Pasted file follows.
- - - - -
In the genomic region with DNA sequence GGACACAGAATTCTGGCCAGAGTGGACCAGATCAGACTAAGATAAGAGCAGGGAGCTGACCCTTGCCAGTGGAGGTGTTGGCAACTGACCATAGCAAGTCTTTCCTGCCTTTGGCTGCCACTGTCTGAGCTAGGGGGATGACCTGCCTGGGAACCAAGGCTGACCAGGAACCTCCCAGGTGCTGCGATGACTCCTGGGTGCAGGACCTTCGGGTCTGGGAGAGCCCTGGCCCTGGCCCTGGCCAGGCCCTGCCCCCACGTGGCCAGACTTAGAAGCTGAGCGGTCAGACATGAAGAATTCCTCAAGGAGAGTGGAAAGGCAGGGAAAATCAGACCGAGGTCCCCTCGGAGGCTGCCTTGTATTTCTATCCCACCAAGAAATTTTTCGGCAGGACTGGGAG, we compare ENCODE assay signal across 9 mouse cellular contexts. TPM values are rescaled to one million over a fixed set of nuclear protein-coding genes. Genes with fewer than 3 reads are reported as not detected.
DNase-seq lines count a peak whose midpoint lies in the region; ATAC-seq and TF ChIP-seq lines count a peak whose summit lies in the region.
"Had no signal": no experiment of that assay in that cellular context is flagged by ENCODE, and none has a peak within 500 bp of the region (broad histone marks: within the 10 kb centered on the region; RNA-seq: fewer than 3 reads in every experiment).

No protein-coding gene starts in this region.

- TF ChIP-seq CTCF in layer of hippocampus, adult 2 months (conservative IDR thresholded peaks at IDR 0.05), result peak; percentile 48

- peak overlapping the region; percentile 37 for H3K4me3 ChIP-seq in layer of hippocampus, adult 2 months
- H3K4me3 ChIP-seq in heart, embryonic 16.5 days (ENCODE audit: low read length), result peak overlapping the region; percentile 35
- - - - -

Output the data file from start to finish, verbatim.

In the genomic region with DNA sequence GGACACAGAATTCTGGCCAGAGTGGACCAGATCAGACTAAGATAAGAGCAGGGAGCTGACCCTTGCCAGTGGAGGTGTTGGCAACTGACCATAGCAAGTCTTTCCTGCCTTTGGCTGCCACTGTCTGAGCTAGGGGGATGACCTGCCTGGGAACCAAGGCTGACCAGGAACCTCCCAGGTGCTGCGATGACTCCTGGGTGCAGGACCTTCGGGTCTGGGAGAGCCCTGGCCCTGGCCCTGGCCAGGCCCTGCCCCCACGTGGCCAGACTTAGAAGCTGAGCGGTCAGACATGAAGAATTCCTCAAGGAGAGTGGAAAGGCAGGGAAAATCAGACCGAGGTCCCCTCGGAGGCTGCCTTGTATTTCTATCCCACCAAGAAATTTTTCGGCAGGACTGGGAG, we compare ENCODE assay signal across 9 mouse cellular contexts. TPM values are rescaled to one million over a fixed set of nuclear protein-coding genes. Genes with fewer than 3 reads are reported as not detected.
DNase-seq lines count a peak whose midpoint lies in the region; ATAC-seq and TF ChIP-seq lines count a peak whose summit lies in the region.
"Had no signal": no experiment of that assay in that cellular context is flagged by ENCODE, and none has a peak within 500 bp of the region (broad histone marks: within the 10 kb centered on the region; RNA-seq: fewer than 3 reads in every experiment).

No protein-coding gene starts in this region.

- TF ChIP-seq CTCF in layer of hippocampus, adult 2 months (conservative IDR thresholded peaks at IDR 0.05), result peak; percentile 48

- peak overlapping the region; percentile 37 for H3K4me3 ChIP-seq in layer of hippocampus, adult 2 months
- H3K4me3 ChIP-seq in heart, embryonic 16.5 days (ENCODE audit: low read length), result peak overlapping the region; percentile 35